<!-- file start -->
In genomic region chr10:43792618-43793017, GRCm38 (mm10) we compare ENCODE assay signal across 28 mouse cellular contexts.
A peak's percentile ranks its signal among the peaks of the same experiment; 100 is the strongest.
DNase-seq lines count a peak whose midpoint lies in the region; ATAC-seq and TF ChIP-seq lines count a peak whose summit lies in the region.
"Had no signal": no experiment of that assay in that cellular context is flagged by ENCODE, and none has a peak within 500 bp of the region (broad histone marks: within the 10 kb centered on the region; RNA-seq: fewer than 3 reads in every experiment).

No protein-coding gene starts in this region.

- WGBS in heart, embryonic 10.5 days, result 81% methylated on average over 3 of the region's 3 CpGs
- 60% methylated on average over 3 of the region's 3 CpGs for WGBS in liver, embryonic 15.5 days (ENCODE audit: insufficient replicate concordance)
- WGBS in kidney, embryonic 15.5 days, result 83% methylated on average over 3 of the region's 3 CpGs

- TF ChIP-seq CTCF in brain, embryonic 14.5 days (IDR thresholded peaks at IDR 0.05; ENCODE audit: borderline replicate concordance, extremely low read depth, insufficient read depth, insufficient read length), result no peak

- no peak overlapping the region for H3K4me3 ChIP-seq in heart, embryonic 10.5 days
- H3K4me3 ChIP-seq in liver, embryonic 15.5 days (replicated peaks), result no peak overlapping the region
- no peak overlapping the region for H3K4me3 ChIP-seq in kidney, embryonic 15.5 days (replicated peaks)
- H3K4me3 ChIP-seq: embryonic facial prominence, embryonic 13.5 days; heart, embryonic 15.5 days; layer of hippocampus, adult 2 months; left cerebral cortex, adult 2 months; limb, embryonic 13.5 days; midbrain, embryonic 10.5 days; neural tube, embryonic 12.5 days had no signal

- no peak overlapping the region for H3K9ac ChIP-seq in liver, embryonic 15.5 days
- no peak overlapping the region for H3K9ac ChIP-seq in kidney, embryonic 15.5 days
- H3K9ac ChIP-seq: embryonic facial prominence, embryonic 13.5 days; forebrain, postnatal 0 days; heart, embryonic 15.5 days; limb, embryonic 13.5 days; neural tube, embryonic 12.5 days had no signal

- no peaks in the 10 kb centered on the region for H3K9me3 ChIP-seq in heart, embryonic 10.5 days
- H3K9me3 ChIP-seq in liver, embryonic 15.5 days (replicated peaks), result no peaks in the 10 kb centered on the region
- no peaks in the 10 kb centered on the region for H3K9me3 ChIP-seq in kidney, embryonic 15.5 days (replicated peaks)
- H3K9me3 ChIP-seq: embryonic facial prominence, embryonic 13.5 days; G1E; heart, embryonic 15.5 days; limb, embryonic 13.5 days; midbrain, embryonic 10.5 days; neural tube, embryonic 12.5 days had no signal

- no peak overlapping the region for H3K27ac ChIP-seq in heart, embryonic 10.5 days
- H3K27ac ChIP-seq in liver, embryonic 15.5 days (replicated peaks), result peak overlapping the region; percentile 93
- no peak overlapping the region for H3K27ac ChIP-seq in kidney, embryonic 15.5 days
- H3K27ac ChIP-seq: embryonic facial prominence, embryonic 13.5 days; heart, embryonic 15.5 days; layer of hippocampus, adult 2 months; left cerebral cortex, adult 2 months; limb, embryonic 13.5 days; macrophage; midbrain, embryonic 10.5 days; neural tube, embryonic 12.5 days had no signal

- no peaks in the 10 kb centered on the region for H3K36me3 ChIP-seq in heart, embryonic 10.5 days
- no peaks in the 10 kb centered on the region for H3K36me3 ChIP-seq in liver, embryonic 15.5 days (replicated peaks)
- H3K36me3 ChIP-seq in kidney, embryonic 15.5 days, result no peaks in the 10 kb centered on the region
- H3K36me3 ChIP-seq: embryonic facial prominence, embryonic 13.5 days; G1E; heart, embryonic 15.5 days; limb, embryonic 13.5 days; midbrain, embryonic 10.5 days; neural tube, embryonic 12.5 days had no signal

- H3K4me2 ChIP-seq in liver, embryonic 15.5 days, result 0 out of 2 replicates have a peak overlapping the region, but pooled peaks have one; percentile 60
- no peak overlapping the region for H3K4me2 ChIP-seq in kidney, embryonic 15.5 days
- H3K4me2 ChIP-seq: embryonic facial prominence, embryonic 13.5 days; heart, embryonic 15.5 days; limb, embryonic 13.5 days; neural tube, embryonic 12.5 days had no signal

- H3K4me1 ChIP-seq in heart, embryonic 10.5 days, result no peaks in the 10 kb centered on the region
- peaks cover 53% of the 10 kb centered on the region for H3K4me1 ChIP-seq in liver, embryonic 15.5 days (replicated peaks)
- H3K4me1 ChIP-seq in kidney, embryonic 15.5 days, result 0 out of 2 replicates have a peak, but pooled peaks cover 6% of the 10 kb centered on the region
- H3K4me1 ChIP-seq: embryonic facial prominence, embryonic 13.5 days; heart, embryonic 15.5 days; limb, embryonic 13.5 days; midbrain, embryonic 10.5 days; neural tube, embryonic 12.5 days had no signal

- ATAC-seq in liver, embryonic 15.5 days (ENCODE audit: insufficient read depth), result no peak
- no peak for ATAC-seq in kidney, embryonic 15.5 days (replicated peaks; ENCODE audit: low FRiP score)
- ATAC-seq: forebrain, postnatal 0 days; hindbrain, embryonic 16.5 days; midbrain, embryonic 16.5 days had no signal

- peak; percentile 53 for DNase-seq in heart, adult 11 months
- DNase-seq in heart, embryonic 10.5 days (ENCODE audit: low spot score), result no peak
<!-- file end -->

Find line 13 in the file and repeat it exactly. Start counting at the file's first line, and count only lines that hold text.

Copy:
- H3K4me3 ChIP-seq: embryonic facial prominence, embryonic 13.5 days; heart, embryonic 15.5 days; layer of hippocampus, adult 2 months; left cerebral cortex, adult 2 months; limb, embryonic 13.5 days; midbrain, embryonic 10.5 days; neural tube, embryonic 12.5 days had no signal